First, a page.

UK oil and gas emissions intensity rises to record high
After years of cutting emissions per barrel of oil extracted, UK drillers saw carbon intensity rise by 15% in 2021
UK oil and gas extraction released more carbon dioxide per barrel last year than it has for several years, according to an Unearthed analysis of industry data.
The data, from Norwegian oil intelligence service Rystad Energy, shows that the carbon intensity of UK oil and gas drilling had improved from 2018 to 2020, albeit marginally.
In 2021, however, the industry’s upstream CO2 emissions intensity is estimated to have jumped 15%, rising by approximately 3kg of carbon dioxide per barrel of oil equivalent (boe) to 23kgCO2/boe — higher than at any point since the industry regulator began monitoring the metric in 2016. Experts say the increase was at least in part due to pipeline outages.
It comes as the UK has recently approved a new oil and gas field off the coast of Scotland, weeks after hosting the COP26 climate summit.
The figures refer to the amount of carbon dioxide released to get a barrel of oil out of the ground, before any of it is burned.
Despite the unprecedented rise in carbon intensity, the sector’s absolute emissions continued to fall. The sector’s operational CO2 emissions dropped 0.7 million tonnes last year to an estimated 11.5 million tonnes — roughly equivalent to the annual emissions of 2.5 million cars.
The carbon intensity backslide follows a raft of new targets announced by the government early in the year, which require drillers to reduce operational emissions 10% by 2025, 25% by 2027 and 50% by 2030.
The Oil and Gas Authority (OGA), a government agency that oversees the industry, expects the interim goals to be met through “existing abatement initiatives and installations ceasing production,” but said “more drastic” initiatives are required in order to meet the 2030 target.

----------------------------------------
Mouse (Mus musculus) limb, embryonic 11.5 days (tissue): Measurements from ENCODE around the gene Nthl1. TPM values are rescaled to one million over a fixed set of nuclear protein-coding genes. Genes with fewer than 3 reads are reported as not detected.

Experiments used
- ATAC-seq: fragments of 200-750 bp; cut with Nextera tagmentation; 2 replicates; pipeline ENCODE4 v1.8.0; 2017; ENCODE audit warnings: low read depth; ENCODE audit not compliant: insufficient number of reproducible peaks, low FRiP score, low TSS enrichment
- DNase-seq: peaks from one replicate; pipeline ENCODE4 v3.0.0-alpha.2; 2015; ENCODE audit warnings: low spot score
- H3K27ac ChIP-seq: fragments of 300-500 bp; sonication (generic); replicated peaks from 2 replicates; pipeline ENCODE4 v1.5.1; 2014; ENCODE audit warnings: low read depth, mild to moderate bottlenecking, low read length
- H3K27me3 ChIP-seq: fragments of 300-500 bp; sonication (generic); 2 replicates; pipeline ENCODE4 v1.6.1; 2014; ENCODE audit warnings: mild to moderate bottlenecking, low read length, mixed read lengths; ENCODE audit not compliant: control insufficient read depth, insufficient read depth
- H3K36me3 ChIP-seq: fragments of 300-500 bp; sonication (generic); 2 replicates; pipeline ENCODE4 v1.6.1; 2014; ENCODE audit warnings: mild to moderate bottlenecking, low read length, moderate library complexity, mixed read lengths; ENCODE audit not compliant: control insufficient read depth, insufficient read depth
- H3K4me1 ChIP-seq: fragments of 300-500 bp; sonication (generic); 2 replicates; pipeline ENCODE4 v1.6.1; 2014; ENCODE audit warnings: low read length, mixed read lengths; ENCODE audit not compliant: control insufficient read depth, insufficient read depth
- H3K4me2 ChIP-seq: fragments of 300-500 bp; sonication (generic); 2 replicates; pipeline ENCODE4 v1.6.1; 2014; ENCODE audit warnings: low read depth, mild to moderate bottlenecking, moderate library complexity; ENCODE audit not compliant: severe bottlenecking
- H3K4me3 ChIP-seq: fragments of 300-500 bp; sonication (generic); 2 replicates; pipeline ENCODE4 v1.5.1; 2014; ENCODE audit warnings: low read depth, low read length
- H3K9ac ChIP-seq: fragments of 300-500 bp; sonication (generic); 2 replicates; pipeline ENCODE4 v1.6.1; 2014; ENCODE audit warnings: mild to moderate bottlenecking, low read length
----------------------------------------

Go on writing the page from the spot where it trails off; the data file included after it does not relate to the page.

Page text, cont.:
Thom Allen, an oil and gas analyst at climate think tank Carbon Tracker, told Unearthed: “As operational emissions account for less than 15% of total emissions from oil and gas production and usage, the industry’s focus on these targets is misguided.”
“To stay within the finite limits of the global carbon budget, consumption and therefore production, will need to rapidly fall. Thus, while companies should of course look to reduce the climate impact of their operations, a focus on operational emissions intensity targets only addresses a small part of the fundamental risks posed to the upstream industry by the energy transition.
Older oil fields
The carbon intensity of UK oil and gas extraction compares unfavourably to many countries from which the UK imports its oil, gas and LNG (liquefied natural gas), although LNG has significantly higher associated emissions due to the liquefaction process and transport.
In the US, oil and gas extraction produces half the emissions per barrel (11kg/boe) and in Norway it’s even less (7kg/boe).
International comparisons, however, are hard to make, partly because gas tends to be less carbon intensive than oil so countries which produce more gas have lower carbon intensity. The US has a higher share of gas production than the UK.
However, even taking this into account, the UK’s carbon intensity is high by international standards, and especially high in comparison to its immediate neighbour Norway.
“The UK has more production from mature fields, which is generally a huge driver [of higher emissions intensity] – as the reservoir gets depleted it gets more challenging to get the barrels out of the ground and typically it requires more pressure support and injection activity,” Rystad analyst Jon Erik Remme told Unearthed.
“The UK also has far more liquids production than gas, and oil is generally more energy-intensive than gas,” he added.
Why did the UK see a surprise uptick in carbon intensity last year? Remme believes it might have something to do with reduced production from the UK’s North Sea reserves due to months-long maintenance work on a key pipeline.
“In terms of 2021 specifically, the maintenance of the Forties system is naturally a key event which effectively reduced overall production from the UK continental shelf. This also partly explains the estimated increase in upstream CO2 intensity – in 2022 we expect intensity to be back to 2020 levels.”
Another reason why extracting UK oil and gas is so carbon intensive is flaring, a process in which operators set alight unwanted natural gas into the atmosphere.
Flaring accounted for 3kg per boe of the total CO2 intensity in 2021, the same as it has done the previous year and 1kg better than in prior years — but in Norway the practice has been banned for decades. Labour has called for flaring to be banned in the UK.
Last year Unearthed revealed that North Sea oil companies are releasing the equivalent of a coal power station’s worth of greenhouse gases into the atmosphere every year through flaring.
Sometimes flaring is carried out for safety reasons but more often it is an attempt to save money by getting rid of gas considered unprofitable to transport back to shore.
The OGA recently announced new guidance that calls for flaring, venting and associated emissions to be released “at the lowest possible levels,” zero routine flaring by 2030 and all new developments to be planned and developed on the basis of zero routine flaring.